I've no doubt that the current economic situation disproportionately impacts those in the lower income brackets adversely. Is there a form of adversity that does not hurt the poor/weak/sick/disadvantaged more than the rich/strong/healthy/lucky? I'm not saying that there aren't a lot of rich people that committed a lot of fraud that ended up hurting a lot of those who were/are poor. I'm certain there were many. I just don't think the revelation that unemployed people tend to be poor, and poor people are more likely to be unemployed than rich people is all that startling. Perhaps your intent was to show that the overall unemployment figures are skewed positively by the wealthier classes doing A-OK, while the poorer classes are suffering levels of unemployment much higher than the broader reported numbers?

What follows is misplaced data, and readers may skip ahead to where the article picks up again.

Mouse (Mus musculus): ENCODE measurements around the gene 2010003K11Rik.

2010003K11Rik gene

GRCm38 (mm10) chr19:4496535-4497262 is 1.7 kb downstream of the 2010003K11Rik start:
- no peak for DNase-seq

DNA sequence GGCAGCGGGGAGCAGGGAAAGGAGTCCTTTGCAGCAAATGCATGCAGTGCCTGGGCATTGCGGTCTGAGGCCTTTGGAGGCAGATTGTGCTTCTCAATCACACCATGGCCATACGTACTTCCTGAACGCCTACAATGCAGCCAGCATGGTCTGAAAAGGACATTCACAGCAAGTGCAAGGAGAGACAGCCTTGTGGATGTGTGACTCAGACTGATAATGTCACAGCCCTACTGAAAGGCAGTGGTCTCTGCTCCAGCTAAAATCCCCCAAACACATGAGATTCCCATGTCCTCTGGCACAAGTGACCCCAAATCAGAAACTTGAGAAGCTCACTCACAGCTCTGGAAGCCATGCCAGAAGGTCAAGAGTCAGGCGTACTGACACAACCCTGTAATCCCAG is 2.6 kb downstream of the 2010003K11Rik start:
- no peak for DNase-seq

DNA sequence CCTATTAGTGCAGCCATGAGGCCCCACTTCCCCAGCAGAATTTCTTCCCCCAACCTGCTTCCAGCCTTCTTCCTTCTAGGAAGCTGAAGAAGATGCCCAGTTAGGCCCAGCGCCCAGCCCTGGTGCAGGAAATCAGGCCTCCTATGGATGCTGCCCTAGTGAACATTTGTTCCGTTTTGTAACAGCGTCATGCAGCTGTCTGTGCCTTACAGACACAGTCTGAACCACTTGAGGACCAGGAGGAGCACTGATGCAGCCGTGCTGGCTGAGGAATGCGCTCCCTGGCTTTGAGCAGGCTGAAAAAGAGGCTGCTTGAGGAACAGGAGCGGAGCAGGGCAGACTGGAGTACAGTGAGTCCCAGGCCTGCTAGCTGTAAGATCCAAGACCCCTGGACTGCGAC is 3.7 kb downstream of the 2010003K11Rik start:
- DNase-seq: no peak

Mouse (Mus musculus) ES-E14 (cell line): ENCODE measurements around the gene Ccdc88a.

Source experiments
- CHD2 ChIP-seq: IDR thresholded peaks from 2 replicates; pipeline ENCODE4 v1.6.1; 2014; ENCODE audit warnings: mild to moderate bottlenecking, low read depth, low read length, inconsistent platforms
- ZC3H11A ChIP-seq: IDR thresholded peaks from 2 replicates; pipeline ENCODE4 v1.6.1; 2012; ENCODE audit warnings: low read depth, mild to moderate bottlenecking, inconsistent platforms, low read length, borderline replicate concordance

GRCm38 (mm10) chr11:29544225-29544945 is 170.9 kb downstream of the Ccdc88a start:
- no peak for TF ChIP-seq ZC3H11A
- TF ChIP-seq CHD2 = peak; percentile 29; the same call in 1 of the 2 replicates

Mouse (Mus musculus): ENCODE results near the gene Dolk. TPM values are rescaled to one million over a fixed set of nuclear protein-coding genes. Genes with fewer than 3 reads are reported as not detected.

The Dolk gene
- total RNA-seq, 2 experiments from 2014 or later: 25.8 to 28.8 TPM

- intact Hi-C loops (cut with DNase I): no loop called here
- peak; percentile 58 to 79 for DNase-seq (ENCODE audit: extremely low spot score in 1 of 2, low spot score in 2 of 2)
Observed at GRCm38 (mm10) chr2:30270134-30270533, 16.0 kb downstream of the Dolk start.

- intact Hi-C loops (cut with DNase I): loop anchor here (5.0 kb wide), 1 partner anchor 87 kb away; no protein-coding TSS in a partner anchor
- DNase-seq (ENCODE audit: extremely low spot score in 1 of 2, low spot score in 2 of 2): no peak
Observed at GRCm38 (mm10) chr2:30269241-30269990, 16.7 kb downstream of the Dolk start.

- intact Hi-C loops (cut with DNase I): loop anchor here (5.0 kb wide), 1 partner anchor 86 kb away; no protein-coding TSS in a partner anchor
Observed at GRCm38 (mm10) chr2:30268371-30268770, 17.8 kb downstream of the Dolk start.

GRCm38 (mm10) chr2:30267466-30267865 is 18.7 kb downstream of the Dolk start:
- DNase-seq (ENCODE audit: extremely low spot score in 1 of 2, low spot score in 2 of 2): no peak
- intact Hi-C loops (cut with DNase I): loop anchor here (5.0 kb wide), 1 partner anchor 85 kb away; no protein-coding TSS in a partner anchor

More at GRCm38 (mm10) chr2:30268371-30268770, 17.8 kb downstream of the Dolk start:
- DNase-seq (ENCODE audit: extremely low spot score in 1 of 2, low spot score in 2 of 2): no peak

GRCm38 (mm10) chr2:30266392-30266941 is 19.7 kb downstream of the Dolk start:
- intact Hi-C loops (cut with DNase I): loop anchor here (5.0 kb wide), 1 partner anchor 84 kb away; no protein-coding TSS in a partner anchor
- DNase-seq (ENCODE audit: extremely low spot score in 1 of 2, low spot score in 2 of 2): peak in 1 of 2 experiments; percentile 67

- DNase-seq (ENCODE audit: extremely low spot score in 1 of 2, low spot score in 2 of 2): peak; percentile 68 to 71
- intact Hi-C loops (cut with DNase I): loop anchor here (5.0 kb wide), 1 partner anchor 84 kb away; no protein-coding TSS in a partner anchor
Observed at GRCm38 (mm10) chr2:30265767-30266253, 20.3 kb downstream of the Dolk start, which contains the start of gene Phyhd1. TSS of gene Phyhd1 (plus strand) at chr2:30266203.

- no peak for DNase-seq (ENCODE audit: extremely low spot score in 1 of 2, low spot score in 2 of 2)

Thanks for putting together such a great blog.

  4. Although the report is certainly true, it should also be noted that a lot of college graduates are ALSO unemployed....me for one. At this point, and looking forward, I would rather have a good, solid, marketable skill rather than an advanced degree. Things will only get worse and being able to do the "basics" will always be needed. Yes, we are at this point now.

  5. While I may not always agree with Arianna Huffington, she is spot on with her comments in this story. It is the media and specifically their rich owners that don't want the real economic pictuure to be seen. Nothing is getting better, jobs continue to be lost (only at a lesser rate) and Wall Street cheers. Government is corrupt as much as corporate America.